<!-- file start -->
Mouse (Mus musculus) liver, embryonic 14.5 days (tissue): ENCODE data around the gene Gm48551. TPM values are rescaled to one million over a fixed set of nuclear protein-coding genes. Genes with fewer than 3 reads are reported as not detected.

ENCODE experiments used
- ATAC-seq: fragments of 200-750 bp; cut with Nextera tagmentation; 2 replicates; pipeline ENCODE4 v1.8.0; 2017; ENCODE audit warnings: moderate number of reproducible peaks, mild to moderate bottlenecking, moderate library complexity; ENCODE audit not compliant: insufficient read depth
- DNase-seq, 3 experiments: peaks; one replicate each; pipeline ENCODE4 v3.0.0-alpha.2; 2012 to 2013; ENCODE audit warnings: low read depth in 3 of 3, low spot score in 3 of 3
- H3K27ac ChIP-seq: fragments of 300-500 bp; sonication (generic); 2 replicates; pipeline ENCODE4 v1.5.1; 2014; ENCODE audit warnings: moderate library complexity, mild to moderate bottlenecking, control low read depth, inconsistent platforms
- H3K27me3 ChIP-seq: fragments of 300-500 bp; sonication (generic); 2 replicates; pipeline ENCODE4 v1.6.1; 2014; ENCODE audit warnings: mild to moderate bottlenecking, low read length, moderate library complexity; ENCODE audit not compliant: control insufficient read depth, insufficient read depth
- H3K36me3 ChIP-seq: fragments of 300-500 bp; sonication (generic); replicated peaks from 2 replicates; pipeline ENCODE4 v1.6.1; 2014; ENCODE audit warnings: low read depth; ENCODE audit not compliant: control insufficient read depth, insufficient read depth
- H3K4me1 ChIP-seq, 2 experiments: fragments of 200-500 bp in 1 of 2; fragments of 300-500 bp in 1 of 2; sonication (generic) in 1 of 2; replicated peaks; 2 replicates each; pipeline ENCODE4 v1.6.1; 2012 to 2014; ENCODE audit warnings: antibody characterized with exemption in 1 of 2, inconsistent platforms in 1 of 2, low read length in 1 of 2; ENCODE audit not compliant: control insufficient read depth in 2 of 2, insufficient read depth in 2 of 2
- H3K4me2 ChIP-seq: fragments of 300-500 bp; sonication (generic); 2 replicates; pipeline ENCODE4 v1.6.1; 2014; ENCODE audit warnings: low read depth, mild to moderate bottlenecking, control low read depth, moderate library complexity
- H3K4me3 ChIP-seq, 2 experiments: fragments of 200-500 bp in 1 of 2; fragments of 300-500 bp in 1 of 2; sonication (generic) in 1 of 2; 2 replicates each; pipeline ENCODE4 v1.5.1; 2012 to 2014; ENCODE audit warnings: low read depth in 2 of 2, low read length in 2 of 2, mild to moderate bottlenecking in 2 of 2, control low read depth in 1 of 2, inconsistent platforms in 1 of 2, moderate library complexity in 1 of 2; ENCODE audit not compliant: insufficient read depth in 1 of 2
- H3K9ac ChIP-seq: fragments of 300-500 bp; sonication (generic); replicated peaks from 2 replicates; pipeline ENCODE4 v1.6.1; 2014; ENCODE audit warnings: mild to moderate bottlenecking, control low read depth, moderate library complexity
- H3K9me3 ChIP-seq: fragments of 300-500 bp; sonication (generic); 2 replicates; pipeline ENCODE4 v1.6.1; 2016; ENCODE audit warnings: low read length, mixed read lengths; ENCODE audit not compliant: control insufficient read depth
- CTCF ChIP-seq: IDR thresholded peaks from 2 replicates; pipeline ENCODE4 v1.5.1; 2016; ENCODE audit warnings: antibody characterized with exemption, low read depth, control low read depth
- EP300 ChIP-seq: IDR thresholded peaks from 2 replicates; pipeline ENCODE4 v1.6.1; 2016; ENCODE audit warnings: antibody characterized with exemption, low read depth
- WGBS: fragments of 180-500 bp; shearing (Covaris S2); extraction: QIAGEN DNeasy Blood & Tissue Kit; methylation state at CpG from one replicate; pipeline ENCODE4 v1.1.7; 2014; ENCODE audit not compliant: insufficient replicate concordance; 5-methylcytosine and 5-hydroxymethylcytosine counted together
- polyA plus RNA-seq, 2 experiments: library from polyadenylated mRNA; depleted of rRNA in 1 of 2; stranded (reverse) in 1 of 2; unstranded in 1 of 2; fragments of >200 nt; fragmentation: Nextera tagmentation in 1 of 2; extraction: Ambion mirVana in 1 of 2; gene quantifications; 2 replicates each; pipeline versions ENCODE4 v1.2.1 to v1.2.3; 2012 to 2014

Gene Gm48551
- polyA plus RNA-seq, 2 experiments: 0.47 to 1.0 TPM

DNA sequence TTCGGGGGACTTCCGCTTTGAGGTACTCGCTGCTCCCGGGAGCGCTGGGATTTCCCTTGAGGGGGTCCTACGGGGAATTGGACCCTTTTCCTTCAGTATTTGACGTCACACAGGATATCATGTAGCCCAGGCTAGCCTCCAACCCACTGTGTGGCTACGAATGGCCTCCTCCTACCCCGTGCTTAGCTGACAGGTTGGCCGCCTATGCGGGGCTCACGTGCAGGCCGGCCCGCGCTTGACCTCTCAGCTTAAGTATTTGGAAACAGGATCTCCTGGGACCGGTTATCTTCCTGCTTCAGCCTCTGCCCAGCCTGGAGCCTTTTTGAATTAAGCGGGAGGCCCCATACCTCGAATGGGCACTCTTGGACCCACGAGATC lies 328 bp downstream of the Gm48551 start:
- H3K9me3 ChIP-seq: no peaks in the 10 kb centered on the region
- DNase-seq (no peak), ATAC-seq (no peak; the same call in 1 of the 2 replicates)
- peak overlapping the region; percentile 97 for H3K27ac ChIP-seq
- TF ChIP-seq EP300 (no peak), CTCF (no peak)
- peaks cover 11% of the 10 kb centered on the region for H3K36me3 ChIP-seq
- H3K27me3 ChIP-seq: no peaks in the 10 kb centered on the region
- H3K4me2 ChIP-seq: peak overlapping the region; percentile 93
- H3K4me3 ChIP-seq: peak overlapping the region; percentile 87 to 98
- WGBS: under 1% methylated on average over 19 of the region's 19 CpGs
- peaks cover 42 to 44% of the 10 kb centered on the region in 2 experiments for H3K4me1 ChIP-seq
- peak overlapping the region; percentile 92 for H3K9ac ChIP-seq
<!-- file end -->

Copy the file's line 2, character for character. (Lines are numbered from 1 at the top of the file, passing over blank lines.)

ENCODE experiments used